Less Reg = More Med

Iwona Kicinger, the first PhD student whose thesis committee I have chaired, defends her dissertation tomorrow morning.  One part finds that US firms that self-insure, thereby avoiding many health insurance regulations, spend 18-25% more per employee on medicine:

Self-insured plans are characterized by higher [health insurance] employer’s contribution compared to traditional plans. … They do so … because they do not have to obey various laws and regulations, do not have to hold reserves, and have greater flexibility over the plan design … This result is highly statistically significant in all [five] models specified (pvalue<0.0001). Its magnitude is estimated to be 18-25% (depending on the model specification).

She controls for age, gender, race, poverty level, income, education, geographic region, firm size, industry, other benefits, unions, single vs. family coverage, and profit vs nonprofit. Her data is from 1987:

The original [USA] NMES sample covers 165 geographic areas as primary sampling units that represent 127 distinct geographic regions, in which around 15,000 households were interviewed on their health insurance during 1987.  After interviewing households, 11,422  employers (with the response rate of 85.5%), 353 unions (with the response rate of 76.7%), and 745 insurance companies (where 75.6% of them responded) were contacted in order to verify the information on the plan, including enrollment,  premiums, and payment sources.

(Iwona hopes to have her dissertation online for public perusal this weekend.)  For those who think med is great, this seems a strong argument for reducing med regulation; burdensome regulations seem to get in the way of folks buying the med they want.  Those like me who think we are over-treated should admit this may favor more regulation; burdensome regulation makes medicine seem less valuable, and so folks buy less of it.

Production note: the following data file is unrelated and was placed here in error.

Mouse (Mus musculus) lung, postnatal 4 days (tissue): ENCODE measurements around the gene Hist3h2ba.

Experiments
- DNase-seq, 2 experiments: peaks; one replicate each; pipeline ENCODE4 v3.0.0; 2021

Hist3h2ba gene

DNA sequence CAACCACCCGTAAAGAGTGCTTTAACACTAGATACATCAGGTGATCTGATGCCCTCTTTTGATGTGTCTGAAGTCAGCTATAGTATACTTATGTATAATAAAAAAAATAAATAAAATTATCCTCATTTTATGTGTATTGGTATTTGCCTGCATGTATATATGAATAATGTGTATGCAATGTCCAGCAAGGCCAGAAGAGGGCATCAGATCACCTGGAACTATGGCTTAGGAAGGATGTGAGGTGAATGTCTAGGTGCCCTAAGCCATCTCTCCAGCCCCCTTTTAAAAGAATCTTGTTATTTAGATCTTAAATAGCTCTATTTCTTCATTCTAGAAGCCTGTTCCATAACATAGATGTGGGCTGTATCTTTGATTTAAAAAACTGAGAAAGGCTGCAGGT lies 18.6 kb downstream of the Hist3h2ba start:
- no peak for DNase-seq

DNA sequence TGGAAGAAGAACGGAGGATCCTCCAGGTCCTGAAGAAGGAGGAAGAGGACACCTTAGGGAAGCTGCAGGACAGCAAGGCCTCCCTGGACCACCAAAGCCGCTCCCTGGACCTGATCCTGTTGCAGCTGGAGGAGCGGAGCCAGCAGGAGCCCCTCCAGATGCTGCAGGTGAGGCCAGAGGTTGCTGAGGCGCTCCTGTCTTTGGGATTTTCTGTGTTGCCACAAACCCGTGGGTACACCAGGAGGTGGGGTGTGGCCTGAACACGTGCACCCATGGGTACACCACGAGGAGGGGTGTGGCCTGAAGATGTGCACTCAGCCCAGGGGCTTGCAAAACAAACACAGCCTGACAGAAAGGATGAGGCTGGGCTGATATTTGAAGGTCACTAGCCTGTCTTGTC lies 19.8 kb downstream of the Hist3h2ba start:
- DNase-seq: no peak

FYI, the Self-Insurance Institute of America says the Senate reform plan would increase regulation of self-insurance.

Added 16Dec: Iwona’s disseration is now available here.

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  • bcg

    As an actuary, this is extremely interesting. I look forward to this being made available.

  • anon

    Perhaps firms which offer better healthcare benefits are more likely to self-insure in order to customize their plans to a degree which would otherwise be unachievable. This is good in general, but might also cause problems such as shrouding (workers are less able to assess the quality of their health plans), wage discrimination (workers who are committed to the firm and have few outside options may be offered lower-quality health care) and other issues.

    Self-insuring also favors large firms over small and medium businesses. This is not obviously desirable.

  • Jess Riedel

    I assume the regulation we’re talking about is not targeted against wasteful medicine, but is intended to protect the insured from their employer. Even if we agree that much of medicine is wasteful, would we want to decrease health care use through this kind of regulation because it made people want less medicine? That seems like an awfully blunt tool.

  • fascinating.

  • Greg Conen

    While I could certainly see more regulation leading to lower costs, that’s hardly the only possible cause. Even the largest self-insured firm insures fewer people than most insurance companies; perhaps there are economies of scale.

  • MZ

    I wonder how similar or different the situation is today, 22 years later.

  • Curt Adams

    Did she control for eliminating the expense of the Red Queen race between insurers and providers? That’s supposed to be about 20% of expenses.

    • There is still an agency conflict between the firm and providers – there just isn’t an additional level of agency problems between those two.

  • do not have to hold reserves— this might increase the risk of catastrophic failure.

  • noahpoah

    The phrase “highly statistically significant” is silly and, at least to me, deeply annoying. Under what I would consider statistically sound reasoning, a test is either statistically significant or not. Of course, I recognize that language changes, that words and phrases can take on new meanings, but even if we accept this, the phrase is redundant, given that you’re going to show the p-value and that it means “p is really, really small.”

    You could maybe argue that redundancy is not so bad, since readers can be careless. The phrase inherits all the silliness of the cult of p-values, though, making it, perhaps, even worse than just reporting p-values (and treating them as sacrosanct).